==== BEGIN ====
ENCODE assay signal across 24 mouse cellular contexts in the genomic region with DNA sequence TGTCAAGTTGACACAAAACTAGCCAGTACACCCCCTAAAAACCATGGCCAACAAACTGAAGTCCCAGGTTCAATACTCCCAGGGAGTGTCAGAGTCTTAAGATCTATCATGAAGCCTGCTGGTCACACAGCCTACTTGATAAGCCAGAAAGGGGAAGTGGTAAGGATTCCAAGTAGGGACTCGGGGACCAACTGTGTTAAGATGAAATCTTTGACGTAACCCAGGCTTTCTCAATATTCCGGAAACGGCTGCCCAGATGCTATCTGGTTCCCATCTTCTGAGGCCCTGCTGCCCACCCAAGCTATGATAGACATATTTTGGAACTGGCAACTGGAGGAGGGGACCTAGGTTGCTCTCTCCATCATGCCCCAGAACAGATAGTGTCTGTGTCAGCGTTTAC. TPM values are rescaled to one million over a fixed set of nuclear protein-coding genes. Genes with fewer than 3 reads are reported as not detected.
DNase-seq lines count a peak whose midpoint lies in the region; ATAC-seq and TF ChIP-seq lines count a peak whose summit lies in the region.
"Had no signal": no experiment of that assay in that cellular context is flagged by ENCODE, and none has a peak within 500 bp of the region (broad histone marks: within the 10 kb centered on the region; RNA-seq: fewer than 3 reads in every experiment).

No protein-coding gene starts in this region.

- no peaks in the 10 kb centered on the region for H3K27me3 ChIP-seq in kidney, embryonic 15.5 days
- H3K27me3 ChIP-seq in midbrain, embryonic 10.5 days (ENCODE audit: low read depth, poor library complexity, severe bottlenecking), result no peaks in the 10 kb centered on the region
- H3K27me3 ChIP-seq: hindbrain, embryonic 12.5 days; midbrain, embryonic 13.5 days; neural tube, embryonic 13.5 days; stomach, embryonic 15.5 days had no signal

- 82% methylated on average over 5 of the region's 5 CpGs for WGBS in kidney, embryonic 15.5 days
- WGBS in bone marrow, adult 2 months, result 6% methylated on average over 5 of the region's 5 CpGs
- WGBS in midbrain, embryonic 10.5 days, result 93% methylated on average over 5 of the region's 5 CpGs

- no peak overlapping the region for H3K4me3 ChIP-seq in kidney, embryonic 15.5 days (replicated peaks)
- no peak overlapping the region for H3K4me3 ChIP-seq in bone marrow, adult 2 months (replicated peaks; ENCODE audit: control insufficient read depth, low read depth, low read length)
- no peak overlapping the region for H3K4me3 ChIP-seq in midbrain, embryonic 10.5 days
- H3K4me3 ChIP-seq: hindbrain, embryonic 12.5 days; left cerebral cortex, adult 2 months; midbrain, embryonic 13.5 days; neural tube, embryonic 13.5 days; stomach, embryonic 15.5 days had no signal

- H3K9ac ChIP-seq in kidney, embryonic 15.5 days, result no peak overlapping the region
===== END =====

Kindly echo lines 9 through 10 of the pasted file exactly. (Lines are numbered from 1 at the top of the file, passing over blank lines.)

- WGBS in bone marrow, adult 2 months, result 6% methylated on average over 5 of the region's 5 CpGs
- WGBS in midbrain, embryonic 10.5 days, result 93% methylated on average over 5 of the region's 5 CpGs